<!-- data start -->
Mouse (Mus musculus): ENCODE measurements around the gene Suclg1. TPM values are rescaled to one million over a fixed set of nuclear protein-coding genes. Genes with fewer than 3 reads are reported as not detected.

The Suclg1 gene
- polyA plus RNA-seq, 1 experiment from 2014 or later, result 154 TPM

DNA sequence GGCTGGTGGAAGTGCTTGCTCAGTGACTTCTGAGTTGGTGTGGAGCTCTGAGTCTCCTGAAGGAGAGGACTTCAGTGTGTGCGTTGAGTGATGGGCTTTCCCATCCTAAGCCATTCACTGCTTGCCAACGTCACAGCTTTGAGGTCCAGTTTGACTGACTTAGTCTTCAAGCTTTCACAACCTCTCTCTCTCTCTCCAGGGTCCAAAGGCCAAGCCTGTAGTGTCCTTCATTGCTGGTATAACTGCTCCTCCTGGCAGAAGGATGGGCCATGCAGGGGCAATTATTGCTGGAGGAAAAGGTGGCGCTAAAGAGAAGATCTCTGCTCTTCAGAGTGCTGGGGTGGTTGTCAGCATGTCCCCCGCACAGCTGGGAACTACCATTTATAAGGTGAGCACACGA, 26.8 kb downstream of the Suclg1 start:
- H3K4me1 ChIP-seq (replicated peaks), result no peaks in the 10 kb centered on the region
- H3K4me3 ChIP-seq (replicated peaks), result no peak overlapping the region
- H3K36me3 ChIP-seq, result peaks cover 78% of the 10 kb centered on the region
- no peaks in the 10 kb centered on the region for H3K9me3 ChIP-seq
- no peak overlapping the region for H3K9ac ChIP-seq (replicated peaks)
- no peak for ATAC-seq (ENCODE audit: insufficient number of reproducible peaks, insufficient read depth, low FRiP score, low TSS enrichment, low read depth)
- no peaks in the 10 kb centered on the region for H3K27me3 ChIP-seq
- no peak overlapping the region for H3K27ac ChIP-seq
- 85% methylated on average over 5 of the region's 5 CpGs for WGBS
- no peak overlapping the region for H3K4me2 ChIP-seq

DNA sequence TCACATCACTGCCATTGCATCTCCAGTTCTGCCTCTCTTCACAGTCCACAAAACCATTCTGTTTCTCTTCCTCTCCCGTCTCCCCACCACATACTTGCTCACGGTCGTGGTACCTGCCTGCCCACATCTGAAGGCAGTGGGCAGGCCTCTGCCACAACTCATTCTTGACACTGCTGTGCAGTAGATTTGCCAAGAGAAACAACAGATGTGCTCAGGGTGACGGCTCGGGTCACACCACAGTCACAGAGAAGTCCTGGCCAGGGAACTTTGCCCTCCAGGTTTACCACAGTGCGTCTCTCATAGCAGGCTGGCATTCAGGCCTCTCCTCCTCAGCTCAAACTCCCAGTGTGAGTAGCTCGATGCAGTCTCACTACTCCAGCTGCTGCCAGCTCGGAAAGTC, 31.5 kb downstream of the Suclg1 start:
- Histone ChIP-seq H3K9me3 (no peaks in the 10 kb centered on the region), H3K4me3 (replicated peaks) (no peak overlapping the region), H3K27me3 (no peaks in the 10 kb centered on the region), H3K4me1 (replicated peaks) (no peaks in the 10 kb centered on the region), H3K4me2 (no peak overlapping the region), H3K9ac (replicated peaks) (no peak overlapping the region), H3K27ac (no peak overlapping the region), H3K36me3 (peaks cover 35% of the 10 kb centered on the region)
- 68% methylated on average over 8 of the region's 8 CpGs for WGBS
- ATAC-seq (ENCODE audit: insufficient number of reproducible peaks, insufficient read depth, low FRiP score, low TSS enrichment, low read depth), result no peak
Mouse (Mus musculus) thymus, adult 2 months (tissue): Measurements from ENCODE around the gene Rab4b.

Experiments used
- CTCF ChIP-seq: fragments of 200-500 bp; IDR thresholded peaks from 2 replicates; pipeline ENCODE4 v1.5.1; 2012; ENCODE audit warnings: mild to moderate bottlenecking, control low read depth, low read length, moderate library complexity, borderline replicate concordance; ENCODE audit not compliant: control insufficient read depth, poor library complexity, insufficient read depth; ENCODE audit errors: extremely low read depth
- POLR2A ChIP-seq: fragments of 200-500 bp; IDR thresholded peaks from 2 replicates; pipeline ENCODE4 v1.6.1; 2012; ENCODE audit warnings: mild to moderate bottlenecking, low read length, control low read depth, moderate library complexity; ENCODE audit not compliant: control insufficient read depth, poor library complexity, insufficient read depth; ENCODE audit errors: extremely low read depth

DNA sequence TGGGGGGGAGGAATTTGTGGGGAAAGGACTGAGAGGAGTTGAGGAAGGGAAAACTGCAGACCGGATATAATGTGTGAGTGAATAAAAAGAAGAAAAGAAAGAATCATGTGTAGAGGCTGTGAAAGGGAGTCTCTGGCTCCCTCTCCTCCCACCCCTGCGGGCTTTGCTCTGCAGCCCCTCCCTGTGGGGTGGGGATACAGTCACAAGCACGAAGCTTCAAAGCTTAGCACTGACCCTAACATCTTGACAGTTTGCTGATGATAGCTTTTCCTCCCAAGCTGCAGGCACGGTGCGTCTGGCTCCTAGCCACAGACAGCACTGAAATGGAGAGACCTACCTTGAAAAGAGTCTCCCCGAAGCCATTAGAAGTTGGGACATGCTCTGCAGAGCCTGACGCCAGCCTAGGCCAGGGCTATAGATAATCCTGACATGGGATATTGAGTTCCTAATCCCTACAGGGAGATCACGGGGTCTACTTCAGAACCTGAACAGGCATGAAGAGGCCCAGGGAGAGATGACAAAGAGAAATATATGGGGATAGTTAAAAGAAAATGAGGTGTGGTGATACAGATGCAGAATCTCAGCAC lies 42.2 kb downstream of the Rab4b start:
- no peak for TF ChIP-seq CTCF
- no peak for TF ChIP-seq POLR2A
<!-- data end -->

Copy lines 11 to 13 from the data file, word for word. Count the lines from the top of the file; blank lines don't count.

- no peaks in the 10 kb centered on the region for H3K27me3 ChIP-seq
- no peak overlapping the region for H3K27ac ChIP-seq
- 85% methylated on average over 5 of the region's 5 CpGs for WGBS